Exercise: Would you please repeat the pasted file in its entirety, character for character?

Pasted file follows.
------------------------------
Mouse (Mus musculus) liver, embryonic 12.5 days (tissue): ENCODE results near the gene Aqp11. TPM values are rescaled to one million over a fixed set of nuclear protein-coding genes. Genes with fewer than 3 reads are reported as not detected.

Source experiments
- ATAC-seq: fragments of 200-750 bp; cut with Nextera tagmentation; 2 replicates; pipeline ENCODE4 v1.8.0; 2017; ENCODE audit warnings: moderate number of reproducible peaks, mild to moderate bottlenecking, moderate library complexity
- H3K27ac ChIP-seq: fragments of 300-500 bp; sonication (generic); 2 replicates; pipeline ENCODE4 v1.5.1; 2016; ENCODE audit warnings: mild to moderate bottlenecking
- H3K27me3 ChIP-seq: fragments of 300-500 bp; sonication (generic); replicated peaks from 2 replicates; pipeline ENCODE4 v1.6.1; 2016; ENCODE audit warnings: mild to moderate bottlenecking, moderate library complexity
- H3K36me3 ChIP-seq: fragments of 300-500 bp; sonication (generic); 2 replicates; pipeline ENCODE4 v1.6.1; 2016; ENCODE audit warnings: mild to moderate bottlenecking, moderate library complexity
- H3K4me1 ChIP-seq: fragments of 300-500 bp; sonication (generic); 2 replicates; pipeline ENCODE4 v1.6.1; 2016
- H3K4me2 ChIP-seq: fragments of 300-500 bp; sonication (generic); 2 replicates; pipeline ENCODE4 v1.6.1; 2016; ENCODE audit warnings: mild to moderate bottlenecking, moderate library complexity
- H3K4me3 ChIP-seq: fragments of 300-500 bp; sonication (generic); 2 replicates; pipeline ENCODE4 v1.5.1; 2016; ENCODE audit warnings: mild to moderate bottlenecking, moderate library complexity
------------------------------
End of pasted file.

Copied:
Mouse (Mus musculus) liver, embryonic 12.5 days (tissue): ENCODE results near the gene Aqp11. TPM values are rescaled to one million over a fixed set of nuclear protein-coding genes. Genes with fewer than 3 reads are reported as not detected.

Source experiments
- ATAC-seq: fragments of 200-750 bp; cut with Nextera tagmentation; 2 replicates; pipeline ENCODE4 v1.8.0; 2017; ENCODE audit warnings: moderate number of reproducible peaks, mild to moderate bottlenecking, moderate library complexity
- H3K27ac ChIP-seq: fragments of 300-500 bp; sonication (generic); 2 replicates; pipeline ENCODE4 v1.5.1; 2016; ENCODE audit warnings: mild to moderate bottlenecking
- H3K27me3 ChIP-seq: fragments of 300-500 bp; sonication (generic); replicated peaks from 2 replicates; pipeline ENCODE4 v1.6.1; 2016; ENCODE audit warnings: mild to moderate bottlenecking, moderate library complexity
- H3K36me3 ChIP-seq: fragments of 300-500 bp; sonication (generic); 2 replicates; pipeline ENCODE4 v1.6.1; 2016; ENCODE audit warnings: mild to moderate bottlenecking, moderate library complexity
- H3K4me1 ChIP-seq: fragments of 300-500 bp; sonication (generic); 2 replicates; pipeline ENCODE4 v1.6.1; 2016
- H3K4me2 ChIP-seq: fragments of 300-500 bp; sonication (generic); 2 replicates; pipeline ENCODE4 v1.6.1; 2016; ENCODE audit warnings: mild to moderate bottlenecking, moderate library complexity
- H3K4me3 ChIP-seq: fragments of 300-500 bp; sonication (generic); 2 replicates; pipeline ENCODE4 v1.5.1; 2016; ENCODE audit warnings: mild to moderate bottlenecking, moderate library complexity